There were many lessons learned from the crisis: The need for plenty of capital and liquidity, proper underwriting, and regulations that are constantly refined, fair and appropriate. In fact, the regulators should take a victory lap because Lehman, Bear Stearns, AIG and multiple other failures effectively could not happen today because of the new rules and requirements.
We entered the crisis with the capital, liquidity, earnings, diversity of businesses, people and risk management culture that enabled us to avoid most, but unfortunately not all, of the issues exposed by the crisis. These strengths also helped us to weather the economic crisis and to continue to play a central role in supporting our clients and our communities and rebuilding the U.S. economy. Counter to what most people think, many of the extreme actions we took were not done to make a profit; they were done to support our country and the financial system.
What stood out most was your character and capabilities — which make JPMorgan Chase what it is today
When the global financial crisis unfolded in 2008, the people of JPMorgan Chase understood the vital role our firm needed to play and felt a deep responsibility to those who rely on us. It was this sense of responsibility that enabled us to move beyond the challenges we were facing at that time and maintain a focus on what really matters: Taking care of our clients, helping the communities in which we operate — all while under extreme pressure from both the markets and the body politic — and protecting our company.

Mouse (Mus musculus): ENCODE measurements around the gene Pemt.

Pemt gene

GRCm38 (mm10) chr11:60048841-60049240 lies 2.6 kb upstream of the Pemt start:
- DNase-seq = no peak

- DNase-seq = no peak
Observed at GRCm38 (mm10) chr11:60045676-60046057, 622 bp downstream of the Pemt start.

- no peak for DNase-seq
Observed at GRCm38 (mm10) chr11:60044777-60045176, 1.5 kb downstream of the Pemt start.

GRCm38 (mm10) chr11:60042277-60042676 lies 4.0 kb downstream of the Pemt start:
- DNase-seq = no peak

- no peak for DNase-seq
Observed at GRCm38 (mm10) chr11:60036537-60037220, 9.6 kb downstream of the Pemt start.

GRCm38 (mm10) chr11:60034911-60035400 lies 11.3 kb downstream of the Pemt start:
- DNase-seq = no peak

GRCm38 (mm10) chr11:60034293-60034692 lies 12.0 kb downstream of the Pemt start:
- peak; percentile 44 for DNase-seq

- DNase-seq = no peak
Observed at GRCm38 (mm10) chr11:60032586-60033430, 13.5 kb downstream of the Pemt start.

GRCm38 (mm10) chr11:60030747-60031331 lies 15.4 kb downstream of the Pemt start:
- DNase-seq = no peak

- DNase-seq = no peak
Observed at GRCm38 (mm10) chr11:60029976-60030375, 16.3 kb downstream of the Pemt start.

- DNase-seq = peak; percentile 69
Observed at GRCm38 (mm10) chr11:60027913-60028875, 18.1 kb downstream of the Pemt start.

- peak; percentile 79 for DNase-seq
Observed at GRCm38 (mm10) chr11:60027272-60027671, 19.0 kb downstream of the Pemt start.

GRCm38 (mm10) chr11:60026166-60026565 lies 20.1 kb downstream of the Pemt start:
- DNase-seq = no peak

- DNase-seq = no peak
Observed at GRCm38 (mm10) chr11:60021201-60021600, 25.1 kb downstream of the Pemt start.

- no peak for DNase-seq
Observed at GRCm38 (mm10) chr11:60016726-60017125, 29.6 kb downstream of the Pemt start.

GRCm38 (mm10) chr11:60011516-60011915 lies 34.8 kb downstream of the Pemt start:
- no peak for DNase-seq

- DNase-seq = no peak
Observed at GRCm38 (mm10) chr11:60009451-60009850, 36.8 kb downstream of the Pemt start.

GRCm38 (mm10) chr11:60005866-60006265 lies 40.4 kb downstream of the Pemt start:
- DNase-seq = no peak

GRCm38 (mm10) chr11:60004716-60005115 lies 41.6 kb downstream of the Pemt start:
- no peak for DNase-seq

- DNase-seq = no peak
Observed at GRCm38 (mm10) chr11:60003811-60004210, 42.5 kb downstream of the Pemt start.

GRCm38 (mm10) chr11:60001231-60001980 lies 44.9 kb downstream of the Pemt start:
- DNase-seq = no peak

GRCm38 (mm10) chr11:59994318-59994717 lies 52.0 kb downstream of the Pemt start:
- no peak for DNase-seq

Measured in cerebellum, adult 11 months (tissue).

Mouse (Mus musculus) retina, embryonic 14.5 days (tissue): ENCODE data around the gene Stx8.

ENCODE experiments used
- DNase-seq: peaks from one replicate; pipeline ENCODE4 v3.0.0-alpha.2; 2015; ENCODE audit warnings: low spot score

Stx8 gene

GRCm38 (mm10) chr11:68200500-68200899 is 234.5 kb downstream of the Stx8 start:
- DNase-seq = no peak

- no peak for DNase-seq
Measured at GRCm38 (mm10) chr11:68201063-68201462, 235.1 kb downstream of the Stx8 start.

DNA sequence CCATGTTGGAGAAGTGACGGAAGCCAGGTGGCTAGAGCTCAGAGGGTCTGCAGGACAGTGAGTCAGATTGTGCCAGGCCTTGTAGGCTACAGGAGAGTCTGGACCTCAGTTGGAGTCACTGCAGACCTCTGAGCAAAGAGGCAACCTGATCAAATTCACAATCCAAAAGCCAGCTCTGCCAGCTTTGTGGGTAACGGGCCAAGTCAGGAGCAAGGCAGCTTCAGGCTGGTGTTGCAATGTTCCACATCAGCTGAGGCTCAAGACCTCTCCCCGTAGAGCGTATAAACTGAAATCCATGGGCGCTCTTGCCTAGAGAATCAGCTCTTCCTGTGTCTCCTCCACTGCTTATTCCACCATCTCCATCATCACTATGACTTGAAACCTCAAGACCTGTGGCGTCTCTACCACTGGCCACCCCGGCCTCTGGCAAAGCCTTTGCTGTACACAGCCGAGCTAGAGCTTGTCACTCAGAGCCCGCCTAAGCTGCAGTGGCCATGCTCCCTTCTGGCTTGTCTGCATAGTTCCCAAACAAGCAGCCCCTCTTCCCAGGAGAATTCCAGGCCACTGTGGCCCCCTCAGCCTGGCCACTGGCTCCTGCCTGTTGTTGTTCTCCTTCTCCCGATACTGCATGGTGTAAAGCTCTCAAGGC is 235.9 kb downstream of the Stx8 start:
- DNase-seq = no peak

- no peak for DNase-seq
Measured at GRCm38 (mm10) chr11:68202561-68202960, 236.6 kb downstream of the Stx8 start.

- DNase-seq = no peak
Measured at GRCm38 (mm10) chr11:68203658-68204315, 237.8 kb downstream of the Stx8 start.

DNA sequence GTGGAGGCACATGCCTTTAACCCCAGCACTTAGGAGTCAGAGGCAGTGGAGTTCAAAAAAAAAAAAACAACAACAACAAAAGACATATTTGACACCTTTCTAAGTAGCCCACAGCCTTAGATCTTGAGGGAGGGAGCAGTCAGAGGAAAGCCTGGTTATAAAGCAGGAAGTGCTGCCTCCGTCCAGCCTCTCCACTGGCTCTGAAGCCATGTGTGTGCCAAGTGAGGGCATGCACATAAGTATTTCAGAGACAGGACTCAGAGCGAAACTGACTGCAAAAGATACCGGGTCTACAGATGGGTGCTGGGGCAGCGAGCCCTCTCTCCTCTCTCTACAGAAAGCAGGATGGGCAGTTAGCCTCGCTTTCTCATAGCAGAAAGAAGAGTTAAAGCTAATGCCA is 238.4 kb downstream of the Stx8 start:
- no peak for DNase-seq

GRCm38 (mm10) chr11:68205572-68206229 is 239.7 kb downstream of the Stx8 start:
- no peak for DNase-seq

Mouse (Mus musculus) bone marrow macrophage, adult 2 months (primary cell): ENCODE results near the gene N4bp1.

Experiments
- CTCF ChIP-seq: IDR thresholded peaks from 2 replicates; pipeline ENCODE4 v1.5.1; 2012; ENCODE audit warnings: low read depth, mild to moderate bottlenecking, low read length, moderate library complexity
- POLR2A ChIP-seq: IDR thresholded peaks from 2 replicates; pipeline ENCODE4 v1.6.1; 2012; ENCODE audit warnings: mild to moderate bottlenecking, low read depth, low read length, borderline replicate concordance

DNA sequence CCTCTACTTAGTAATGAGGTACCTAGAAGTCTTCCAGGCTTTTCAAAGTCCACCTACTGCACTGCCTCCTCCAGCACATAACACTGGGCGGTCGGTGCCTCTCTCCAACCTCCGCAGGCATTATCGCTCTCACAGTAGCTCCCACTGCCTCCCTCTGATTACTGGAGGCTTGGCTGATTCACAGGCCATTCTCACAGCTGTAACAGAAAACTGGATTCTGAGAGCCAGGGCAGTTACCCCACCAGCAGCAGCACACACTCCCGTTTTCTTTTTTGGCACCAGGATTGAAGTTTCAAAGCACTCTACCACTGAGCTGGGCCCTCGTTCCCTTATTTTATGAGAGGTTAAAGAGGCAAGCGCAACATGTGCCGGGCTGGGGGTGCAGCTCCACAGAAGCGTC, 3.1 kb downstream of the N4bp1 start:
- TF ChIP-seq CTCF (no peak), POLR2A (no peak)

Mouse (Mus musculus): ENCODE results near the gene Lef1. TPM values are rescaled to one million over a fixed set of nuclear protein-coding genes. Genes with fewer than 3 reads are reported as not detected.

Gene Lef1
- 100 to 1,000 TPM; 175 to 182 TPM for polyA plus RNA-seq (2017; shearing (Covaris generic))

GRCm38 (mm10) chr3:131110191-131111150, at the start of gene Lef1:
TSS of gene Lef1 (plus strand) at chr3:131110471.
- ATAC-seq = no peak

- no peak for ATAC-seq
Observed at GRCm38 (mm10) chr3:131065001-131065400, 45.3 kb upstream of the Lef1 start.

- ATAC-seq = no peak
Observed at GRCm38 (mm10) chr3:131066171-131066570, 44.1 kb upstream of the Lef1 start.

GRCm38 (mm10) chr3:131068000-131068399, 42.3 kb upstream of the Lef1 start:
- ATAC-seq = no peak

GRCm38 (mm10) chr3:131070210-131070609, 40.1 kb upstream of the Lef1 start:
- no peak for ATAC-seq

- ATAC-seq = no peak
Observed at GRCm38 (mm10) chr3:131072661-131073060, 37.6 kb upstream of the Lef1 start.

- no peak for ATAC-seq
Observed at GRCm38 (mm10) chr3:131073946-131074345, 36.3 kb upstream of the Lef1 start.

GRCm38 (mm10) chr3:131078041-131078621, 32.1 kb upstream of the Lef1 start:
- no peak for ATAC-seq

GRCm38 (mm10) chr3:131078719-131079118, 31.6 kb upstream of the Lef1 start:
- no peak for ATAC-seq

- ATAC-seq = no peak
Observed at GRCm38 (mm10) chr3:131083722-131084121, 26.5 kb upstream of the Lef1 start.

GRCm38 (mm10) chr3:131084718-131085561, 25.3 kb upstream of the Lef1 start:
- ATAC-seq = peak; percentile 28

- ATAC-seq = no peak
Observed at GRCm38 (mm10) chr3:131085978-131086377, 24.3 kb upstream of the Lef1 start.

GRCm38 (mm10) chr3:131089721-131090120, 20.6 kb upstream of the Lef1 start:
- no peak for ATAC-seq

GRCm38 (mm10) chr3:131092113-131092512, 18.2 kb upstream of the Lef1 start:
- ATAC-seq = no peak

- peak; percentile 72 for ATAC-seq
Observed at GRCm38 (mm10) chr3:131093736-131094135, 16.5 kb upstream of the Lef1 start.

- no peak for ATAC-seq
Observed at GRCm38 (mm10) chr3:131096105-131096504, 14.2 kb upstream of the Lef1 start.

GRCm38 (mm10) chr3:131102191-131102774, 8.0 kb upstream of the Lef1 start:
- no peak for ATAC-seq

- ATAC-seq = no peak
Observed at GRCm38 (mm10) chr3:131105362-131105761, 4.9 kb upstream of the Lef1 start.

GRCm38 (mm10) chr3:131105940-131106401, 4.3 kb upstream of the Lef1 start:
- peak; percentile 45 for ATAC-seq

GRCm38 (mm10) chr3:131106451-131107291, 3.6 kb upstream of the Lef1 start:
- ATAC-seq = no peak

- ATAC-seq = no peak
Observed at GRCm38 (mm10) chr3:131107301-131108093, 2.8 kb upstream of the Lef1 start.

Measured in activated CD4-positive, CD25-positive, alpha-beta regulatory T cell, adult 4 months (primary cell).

How we managed through the crisis is a testimony to the collective strength of character and commitment of you — our people. During those chaotic days throughout the crisis and its aftermath, many of our people had to work around the clock, seven days a week, for months on end. And they did it without complaint. The biggest lesson of the crisis: The quality, character, culture and capabilities of your partners is paramount.
Looking back and when I look around at the company we are today, I am filled with awe and admiration. For JPMorgan Chase, these past 10 years have been part of a challenging, yet defining, decade. Today, JPMorgan Chase is among the leaders in most of our businesses. I can't tell you how proud I am to be your partner and to witness your extraordinary performance. I can't thank our current and former employees enough for helping us get through those turbulent times and for the company we have become.
Your friend and partner,